1991: First Habitat ReStore Opens in Canada

Habitat opened its first ReStore thrift store in 1991. Located in Winnipeg, Canada, this thrift store ushered in a new era of fundraising for the organization.

1992: ReStore in the U.S.

A year after the Winnipeg ReStore opened, Habitat expanded this aspect of its operation into the U.S. by opening a store in Austin, Texas.

Volunteers cheering successful home building

1996: President Clinton Awards Medal of Freedom

In 1996, Millard Fuller's work with Habitat for Humanity was recognized with the highest honor bestowed on a civilian by the U.S. government. He received the Presidential Medal of Freedom, awarded by then-president Bill Clinton.

2000: 100,000 Home Milestone

In the first year of the 21st century, Habitat for Humanity completed home number 100,000. This milestone property is located in New York City.

2005: Rebuilding After Katrina

Habitat for Humanity introduced Operation Home Delivery in the wake of Hurricane Katrina to help New Orleans and Gulf Coast residents displaced by the powerful storm. The project focused on coordinating with local organizations to quickly repair and construct residences to help hurricane victims gain shelter and start the long process of rebuilding their lives.

2009: End of an Era

Millard Fuller passed away in 2009. He was 74 years old at the time of his death. His life and work were recognized and honored by many leaders and organizations, including presidents Carter and Clinton. Both houses of Congress passed resolutions in honor of his achievements and contributions.

2013: 800,000 Homes Strong

In 2013, the organization reached the milestone of having built or repaired more than 800,000 homes. Additionally, the organization served 100,000 families in the 12 months of 2013, an all-time single year high for Habitat for Humanity.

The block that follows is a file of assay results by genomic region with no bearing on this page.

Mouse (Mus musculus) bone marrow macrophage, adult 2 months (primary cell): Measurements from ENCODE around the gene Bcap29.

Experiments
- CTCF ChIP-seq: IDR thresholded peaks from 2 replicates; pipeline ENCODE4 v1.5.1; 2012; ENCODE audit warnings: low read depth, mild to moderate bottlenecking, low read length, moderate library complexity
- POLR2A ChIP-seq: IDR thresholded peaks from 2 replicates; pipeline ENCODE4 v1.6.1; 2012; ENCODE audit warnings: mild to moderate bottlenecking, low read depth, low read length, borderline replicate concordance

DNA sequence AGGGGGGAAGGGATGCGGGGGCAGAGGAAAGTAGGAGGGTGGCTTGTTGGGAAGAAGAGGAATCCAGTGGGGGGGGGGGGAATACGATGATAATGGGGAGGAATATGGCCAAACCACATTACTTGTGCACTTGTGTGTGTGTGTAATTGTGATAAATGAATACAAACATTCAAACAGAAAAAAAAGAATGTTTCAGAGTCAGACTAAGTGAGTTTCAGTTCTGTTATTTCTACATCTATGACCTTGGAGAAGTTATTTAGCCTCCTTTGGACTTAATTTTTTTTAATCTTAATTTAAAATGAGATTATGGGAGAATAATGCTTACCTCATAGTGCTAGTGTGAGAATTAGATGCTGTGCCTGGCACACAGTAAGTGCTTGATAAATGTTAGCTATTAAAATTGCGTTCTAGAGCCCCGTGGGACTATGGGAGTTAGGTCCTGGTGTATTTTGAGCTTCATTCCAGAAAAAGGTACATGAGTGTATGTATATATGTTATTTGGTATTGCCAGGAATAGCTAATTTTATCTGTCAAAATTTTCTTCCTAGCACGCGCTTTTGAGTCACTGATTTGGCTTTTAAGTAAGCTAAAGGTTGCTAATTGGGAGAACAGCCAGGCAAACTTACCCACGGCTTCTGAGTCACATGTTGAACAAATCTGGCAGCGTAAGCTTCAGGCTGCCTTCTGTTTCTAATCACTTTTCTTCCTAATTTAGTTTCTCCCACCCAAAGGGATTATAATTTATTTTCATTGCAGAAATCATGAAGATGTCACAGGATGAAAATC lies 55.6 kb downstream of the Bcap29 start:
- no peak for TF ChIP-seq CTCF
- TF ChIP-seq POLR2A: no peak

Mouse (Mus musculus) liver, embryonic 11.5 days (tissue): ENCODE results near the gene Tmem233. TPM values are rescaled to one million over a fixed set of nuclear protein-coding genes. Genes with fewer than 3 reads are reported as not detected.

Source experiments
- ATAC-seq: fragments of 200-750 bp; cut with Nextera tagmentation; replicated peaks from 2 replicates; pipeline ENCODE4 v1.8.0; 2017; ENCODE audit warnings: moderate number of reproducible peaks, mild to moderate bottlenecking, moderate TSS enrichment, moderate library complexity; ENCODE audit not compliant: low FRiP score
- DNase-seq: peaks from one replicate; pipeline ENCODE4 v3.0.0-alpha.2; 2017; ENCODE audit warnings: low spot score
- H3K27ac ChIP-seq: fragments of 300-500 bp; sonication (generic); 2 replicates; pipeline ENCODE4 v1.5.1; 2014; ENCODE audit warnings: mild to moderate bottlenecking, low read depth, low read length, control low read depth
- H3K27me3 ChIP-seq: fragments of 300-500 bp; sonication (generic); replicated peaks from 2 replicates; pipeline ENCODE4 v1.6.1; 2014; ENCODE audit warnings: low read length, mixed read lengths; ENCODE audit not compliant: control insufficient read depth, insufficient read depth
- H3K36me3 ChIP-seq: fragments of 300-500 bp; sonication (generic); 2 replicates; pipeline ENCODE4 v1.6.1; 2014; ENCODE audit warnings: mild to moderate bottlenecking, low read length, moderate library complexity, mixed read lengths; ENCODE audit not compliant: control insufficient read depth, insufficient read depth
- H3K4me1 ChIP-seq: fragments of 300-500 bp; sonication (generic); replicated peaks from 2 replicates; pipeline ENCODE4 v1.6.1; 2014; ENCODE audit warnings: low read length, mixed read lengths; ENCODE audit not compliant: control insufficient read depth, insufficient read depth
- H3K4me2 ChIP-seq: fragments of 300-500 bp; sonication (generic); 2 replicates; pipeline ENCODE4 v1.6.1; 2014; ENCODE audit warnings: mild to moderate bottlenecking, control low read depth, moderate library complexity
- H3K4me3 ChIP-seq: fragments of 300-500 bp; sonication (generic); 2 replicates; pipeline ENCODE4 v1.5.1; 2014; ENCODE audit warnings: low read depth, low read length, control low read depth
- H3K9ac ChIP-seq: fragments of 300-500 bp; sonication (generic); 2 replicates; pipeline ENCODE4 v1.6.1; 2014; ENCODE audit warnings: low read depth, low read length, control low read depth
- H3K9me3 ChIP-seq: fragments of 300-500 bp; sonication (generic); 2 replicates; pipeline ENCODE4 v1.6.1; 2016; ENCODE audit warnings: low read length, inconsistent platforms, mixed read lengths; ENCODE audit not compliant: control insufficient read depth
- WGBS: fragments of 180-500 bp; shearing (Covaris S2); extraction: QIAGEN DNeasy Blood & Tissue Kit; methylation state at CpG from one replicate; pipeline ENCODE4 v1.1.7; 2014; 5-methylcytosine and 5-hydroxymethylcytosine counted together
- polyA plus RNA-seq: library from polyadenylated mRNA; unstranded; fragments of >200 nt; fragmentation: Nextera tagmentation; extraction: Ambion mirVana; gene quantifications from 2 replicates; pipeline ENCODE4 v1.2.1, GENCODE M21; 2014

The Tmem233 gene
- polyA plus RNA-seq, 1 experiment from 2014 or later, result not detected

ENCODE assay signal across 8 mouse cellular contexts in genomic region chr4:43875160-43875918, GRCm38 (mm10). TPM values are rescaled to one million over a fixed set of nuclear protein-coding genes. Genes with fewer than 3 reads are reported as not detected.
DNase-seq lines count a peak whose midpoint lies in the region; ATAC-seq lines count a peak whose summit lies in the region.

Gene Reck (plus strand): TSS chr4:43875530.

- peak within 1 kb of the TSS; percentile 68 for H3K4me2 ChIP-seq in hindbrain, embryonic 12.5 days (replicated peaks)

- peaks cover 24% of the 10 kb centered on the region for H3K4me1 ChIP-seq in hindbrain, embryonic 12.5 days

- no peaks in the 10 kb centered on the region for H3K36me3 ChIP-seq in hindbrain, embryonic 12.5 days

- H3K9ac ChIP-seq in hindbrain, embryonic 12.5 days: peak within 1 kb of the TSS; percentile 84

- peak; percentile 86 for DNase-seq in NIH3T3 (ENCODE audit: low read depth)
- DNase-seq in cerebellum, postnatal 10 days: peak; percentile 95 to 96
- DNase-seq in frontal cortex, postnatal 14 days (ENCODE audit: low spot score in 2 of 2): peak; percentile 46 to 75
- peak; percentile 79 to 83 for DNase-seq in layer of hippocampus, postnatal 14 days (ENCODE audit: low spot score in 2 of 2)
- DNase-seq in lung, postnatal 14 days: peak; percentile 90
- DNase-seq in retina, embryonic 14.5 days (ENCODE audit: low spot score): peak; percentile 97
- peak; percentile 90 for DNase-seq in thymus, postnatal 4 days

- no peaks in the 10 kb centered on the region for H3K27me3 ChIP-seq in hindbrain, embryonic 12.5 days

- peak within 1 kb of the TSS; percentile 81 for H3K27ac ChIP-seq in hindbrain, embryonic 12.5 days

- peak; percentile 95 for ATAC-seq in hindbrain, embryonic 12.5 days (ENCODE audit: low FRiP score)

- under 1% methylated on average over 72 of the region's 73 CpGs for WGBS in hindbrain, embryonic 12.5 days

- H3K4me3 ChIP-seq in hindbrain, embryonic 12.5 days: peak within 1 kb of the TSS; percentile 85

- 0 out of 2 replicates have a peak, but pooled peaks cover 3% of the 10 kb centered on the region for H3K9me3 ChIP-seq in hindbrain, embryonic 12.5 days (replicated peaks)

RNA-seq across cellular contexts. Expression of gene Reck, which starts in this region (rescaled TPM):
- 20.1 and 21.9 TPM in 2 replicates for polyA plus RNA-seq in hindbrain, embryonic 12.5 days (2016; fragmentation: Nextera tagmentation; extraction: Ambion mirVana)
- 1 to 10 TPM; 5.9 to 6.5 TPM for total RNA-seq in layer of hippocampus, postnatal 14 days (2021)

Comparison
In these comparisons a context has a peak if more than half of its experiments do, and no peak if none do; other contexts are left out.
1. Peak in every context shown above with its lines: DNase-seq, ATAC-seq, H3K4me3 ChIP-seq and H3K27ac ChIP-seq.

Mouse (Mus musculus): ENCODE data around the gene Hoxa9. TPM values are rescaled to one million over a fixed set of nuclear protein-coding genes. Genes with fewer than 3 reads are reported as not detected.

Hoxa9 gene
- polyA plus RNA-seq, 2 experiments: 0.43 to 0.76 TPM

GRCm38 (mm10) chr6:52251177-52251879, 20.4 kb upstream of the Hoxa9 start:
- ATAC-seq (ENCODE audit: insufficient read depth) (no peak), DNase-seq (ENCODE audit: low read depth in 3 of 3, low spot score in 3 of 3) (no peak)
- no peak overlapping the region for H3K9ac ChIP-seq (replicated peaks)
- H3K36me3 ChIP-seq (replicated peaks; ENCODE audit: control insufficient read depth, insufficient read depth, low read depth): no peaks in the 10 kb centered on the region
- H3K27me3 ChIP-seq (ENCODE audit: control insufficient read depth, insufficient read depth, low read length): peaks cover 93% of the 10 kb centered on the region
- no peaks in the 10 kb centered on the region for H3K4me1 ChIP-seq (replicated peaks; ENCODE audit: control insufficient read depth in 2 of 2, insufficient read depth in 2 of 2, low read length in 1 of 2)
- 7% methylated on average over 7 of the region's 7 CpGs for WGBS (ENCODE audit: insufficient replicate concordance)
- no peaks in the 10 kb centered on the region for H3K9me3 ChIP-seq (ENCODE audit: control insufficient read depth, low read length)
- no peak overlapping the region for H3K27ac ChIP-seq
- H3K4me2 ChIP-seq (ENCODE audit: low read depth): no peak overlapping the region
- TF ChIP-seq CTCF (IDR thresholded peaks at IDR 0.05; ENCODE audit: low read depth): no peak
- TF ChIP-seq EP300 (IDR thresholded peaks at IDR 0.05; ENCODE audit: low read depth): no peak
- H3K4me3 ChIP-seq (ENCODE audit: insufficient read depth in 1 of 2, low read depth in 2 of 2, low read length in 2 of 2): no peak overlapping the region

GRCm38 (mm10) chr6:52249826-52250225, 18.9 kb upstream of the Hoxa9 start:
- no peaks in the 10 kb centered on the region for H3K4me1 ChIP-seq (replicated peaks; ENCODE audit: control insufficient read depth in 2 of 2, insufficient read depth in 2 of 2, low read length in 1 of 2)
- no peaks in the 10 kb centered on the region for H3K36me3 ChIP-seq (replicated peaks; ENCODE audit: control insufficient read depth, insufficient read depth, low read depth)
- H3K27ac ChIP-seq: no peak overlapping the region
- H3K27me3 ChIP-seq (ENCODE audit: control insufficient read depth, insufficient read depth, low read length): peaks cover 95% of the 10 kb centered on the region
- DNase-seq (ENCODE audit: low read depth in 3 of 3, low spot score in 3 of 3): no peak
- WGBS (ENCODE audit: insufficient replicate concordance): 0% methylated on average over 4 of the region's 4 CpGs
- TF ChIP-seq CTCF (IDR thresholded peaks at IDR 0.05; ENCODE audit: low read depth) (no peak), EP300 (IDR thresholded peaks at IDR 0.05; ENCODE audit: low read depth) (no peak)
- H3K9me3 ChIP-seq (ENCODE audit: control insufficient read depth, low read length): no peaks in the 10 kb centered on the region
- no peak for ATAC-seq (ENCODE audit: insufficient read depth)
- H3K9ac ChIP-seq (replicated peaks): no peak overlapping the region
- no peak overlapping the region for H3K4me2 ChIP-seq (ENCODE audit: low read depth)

2020: Modern Habitat for Humanity

Habitat for Humanity continues to have significant impact worldwide.

  • Habitat continues to have an active presence in every U.S. state and territory, as well as in over 70 countries worldwide.
  • The organization has made it possible for more than 13 million of people to secure safe, affordable housing.
  • There are more than 900 ReStore locations in the United States and more than 100 in Canada.

Keep up with the organization's work via its social media presence on LinkedIn, Facebook, Twitter, Pinterest, and Instagram.

Habitat's International Work Continues

As long as there are people in need of decent, affordable housing, there will be a need for this important nonprofit organization and the history of Habitat for Humanity will continue to evolve. You can get involved by donating and/or volunteering. Habitat for Humanity, in partnership with the efforts of countless volunteers and donors, has provided affordable shelter and hope for disadvantaged families throughout the world for decades and will continue to do so long into the future.

Habitat for Humanity's History and Achievements